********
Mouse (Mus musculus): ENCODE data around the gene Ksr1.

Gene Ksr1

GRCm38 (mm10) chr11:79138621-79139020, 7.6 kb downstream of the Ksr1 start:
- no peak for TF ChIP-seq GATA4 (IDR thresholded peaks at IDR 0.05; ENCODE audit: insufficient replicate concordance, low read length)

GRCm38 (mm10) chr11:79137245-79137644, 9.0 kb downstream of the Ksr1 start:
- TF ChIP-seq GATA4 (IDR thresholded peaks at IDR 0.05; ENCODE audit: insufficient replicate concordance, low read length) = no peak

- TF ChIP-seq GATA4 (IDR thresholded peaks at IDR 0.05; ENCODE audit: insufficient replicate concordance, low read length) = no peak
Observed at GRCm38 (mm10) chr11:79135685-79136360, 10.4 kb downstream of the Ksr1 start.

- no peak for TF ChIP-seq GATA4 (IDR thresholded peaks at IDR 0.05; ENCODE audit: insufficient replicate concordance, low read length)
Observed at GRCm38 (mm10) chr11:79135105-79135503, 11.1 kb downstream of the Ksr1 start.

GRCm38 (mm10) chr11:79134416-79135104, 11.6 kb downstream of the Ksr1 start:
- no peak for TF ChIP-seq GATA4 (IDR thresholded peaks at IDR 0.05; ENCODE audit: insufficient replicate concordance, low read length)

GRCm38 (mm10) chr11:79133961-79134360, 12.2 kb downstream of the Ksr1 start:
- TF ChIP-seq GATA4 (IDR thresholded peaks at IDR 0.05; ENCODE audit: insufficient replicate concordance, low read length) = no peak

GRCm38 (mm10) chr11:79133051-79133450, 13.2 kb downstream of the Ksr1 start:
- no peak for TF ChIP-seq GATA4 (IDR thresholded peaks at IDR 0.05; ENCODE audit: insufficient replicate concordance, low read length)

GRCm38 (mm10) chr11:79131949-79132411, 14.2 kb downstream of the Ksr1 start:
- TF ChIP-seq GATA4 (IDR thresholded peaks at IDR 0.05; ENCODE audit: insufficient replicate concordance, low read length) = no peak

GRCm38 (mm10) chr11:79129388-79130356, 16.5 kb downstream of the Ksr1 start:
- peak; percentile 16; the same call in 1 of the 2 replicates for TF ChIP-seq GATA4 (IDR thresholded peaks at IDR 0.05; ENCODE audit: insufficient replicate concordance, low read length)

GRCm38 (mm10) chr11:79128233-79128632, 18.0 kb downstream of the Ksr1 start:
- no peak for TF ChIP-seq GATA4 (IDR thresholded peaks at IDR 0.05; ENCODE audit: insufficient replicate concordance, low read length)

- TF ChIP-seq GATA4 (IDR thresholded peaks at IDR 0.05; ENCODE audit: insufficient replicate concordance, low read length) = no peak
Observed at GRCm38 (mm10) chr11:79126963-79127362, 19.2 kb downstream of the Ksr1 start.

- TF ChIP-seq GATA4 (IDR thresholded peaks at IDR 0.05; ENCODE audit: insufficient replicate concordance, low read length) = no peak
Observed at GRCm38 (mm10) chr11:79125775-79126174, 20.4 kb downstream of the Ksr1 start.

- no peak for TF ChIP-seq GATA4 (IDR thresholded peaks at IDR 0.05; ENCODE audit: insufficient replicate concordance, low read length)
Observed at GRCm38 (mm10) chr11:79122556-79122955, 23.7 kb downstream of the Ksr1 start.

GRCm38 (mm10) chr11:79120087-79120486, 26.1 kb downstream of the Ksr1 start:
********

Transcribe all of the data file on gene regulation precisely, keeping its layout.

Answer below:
Mouse (Mus musculus): ENCODE data around the gene Ksr1.

Gene Ksr1

GRCm38 (mm10) chr11:79138621-79139020, 7.6 kb downstream of the Ksr1 start:
- no peak for TF ChIP-seq GATA4 (IDR thresholded peaks at IDR 0.05; ENCODE audit: insufficient replicate concordance, low read length)

GRCm38 (mm10) chr11:79137245-79137644, 9.0 kb downstream of the Ksr1 start:
- TF ChIP-seq GATA4 (IDR thresholded peaks at IDR 0.05; ENCODE audit: insufficient replicate concordance, low read length) = no peak

- TF ChIP-seq GATA4 (IDR thresholded peaks at IDR 0.05; ENCODE audit: insufficient replicate concordance, low read length) = no peak
Observed at GRCm38 (mm10) chr11:79135685-79136360, 10.4 kb downstream of the Ksr1 start.

- no peak for TF ChIP-seq GATA4 (IDR thresholded peaks at IDR 0.05; ENCODE audit: insufficient replicate concordance, low read length)
Observed at GRCm38 (mm10) chr11:79135105-79135503, 11.1 kb downstream of the Ksr1 start.

GRCm38 (mm10) chr11:79134416-79135104, 11.6 kb downstream of the Ksr1 start:
- no peak for TF ChIP-seq GATA4 (IDR thresholded peaks at IDR 0.05; ENCODE audit: insufficient replicate concordance, low read length)

GRCm38 (mm10) chr11:79133961-79134360, 12.2 kb downstream of the Ksr1 start:
- TF ChIP-seq GATA4 (IDR thresholded peaks at IDR 0.05; ENCODE audit: insufficient replicate concordance, low read length) = no peak

GRCm38 (mm10) chr11:79133051-79133450, 13.2 kb downstream of the Ksr1 start:
- no peak for TF ChIP-seq GATA4 (IDR thresholded peaks at IDR 0.05; ENCODE audit: insufficient replicate concordance, low read length)

GRCm38 (mm10) chr11:79131949-79132411, 14.2 kb downstream of the Ksr1 start:
- TF ChIP-seq GATA4 (IDR thresholded peaks at IDR 0.05; ENCODE audit: insufficient replicate concordance, low read length) = no peak

GRCm38 (mm10) chr11:79129388-79130356, 16.5 kb downstream of the Ksr1 start:
- peak; percentile 16; the same call in 1 of the 2 replicates for TF ChIP-seq GATA4 (IDR thresholded peaks at IDR 0.05; ENCODE audit: insufficient replicate concordance, low read length)

GRCm38 (mm10) chr11:79128233-79128632, 18.0 kb downstream of the Ksr1 start:
- no peak for TF ChIP-seq GATA4 (IDR thresholded peaks at IDR 0.05; ENCODE audit: insufficient replicate concordance, low read length)

- TF ChIP-seq GATA4 (IDR thresholded peaks at IDR 0.05; ENCODE audit: insufficient replicate concordance, low read length) = no peak
Observed at GRCm38 (mm10) chr11:79126963-79127362, 19.2 kb downstream of the Ksr1 start.

- TF ChIP-seq GATA4 (IDR thresholded peaks at IDR 0.05; ENCODE audit: insufficient replicate concordance, low read length) = no peak
Observed at GRCm38 (mm10) chr11:79125775-79126174, 20.4 kb downstream of the Ksr1 start.

- no peak for TF ChIP-seq GATA4 (IDR thresholded peaks at IDR 0.05; ENCODE audit: insufficient replicate concordance, low read length)
Observed at GRCm38 (mm10) chr11:79122556-79122955, 23.7 kb downstream of the Ksr1 start.

GRCm38 (mm10) chr11:79120087-79120486, 26.1 kb downstream of the Ksr1 start: